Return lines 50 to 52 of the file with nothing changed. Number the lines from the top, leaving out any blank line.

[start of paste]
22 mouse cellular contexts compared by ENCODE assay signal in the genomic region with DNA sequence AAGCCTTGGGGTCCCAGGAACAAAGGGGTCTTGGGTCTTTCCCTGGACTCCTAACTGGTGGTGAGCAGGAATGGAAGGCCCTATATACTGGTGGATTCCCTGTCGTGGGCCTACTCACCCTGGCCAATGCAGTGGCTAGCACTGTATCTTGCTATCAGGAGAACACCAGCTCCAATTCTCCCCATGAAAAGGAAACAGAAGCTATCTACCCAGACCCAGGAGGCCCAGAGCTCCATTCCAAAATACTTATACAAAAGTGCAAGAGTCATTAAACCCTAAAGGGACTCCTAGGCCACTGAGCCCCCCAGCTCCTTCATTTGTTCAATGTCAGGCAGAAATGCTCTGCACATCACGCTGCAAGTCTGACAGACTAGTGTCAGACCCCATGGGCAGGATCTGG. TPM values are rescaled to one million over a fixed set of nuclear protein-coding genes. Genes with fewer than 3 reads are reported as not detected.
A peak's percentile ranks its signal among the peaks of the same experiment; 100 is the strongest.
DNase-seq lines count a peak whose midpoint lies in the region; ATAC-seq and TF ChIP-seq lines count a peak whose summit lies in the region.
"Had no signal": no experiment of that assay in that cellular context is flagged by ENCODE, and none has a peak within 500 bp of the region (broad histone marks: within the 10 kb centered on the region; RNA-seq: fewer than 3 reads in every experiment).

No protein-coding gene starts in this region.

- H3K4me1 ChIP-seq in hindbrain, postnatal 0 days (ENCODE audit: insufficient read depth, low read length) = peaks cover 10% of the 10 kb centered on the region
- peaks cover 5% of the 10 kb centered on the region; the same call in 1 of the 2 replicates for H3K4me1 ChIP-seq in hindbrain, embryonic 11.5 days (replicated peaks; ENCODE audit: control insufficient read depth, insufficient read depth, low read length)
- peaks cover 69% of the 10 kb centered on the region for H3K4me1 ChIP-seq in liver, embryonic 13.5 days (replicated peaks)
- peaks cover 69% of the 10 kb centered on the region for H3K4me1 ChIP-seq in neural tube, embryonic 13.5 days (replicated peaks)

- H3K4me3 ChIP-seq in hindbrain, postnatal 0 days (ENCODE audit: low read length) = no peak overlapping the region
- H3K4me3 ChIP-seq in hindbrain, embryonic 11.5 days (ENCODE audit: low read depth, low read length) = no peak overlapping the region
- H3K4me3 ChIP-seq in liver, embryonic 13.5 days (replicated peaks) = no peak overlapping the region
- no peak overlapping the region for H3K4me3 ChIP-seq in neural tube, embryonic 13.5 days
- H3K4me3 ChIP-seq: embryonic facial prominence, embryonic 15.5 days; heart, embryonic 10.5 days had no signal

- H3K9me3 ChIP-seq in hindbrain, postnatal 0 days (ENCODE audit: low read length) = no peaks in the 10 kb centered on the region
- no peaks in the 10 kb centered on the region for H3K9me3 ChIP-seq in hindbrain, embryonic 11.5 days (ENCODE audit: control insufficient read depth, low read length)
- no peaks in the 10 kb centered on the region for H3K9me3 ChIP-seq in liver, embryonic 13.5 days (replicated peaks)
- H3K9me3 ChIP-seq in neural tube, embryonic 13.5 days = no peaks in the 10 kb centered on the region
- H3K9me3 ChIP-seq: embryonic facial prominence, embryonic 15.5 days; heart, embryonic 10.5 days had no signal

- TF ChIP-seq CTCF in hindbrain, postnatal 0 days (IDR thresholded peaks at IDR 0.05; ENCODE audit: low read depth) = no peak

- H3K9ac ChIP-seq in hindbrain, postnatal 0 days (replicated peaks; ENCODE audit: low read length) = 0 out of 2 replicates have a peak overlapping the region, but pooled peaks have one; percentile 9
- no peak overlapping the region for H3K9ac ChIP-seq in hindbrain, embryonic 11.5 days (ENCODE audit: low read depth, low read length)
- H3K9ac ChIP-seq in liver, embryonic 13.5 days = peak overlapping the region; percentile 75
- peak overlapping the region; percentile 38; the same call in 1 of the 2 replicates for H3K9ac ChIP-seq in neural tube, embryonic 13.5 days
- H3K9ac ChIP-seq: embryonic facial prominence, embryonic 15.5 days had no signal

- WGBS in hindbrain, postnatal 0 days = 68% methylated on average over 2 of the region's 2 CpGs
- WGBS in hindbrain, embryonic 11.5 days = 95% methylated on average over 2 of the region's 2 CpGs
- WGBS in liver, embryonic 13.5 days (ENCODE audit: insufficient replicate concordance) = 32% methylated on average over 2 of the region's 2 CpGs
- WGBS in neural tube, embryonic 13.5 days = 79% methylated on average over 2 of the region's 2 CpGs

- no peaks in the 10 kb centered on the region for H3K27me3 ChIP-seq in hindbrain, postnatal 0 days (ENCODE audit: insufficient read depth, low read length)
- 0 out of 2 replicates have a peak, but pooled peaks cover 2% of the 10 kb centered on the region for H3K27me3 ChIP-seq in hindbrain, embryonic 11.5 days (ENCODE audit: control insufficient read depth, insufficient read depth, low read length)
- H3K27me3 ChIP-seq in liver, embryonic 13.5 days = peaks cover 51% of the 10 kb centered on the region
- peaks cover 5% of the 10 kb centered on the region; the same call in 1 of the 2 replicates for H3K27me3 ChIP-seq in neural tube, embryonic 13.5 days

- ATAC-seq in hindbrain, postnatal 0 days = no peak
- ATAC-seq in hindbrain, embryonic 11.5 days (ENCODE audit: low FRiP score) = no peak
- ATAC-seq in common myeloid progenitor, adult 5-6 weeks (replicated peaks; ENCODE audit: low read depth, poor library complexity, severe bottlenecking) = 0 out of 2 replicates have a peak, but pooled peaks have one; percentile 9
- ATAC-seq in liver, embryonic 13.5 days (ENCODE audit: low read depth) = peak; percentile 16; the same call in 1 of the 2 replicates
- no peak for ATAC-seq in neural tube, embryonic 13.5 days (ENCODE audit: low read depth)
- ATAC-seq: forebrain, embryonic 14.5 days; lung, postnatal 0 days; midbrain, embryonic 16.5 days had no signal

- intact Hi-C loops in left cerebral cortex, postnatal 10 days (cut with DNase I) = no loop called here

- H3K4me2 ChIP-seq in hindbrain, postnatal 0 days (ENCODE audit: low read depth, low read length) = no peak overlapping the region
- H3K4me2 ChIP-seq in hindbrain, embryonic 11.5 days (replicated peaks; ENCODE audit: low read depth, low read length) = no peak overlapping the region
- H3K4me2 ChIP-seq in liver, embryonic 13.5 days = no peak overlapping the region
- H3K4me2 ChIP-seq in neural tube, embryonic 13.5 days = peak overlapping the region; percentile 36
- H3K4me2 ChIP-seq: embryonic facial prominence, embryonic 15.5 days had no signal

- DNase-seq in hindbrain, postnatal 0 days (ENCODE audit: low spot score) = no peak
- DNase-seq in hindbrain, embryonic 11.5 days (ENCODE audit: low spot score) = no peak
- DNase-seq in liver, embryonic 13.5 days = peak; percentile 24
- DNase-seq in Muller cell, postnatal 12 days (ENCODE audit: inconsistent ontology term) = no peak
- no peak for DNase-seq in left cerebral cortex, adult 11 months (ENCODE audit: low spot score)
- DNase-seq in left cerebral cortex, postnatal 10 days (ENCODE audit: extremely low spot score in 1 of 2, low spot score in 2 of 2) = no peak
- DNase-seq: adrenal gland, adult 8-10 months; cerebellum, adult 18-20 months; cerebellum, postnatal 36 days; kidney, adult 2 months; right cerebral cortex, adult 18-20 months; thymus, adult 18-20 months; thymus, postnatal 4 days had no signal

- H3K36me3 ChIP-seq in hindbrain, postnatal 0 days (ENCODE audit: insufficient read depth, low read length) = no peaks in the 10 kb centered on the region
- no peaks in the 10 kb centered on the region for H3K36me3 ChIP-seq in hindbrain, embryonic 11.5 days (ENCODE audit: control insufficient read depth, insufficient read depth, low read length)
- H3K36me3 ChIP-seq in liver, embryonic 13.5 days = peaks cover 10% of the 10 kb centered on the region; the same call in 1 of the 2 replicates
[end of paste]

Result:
- no peak for DNase-seq in left cerebral cortex, adult 11 months (ENCODE audit: low spot score)
- DNase-seq in left cerebral cortex, postnatal 10 days (ENCODE audit: extremely low spot score in 1 of 2, low spot score in 2 of 2) = no peak
- DNase-seq: adrenal gland, adult 8-10 months; cerebellum, adult 18-20 months; cerebellum, postnatal 36 days; kidney, adult 2 months; right cerebral cortex, adult 18-20 months; thymus, adult 18-20 months; thymus, postnatal 4 days had no signal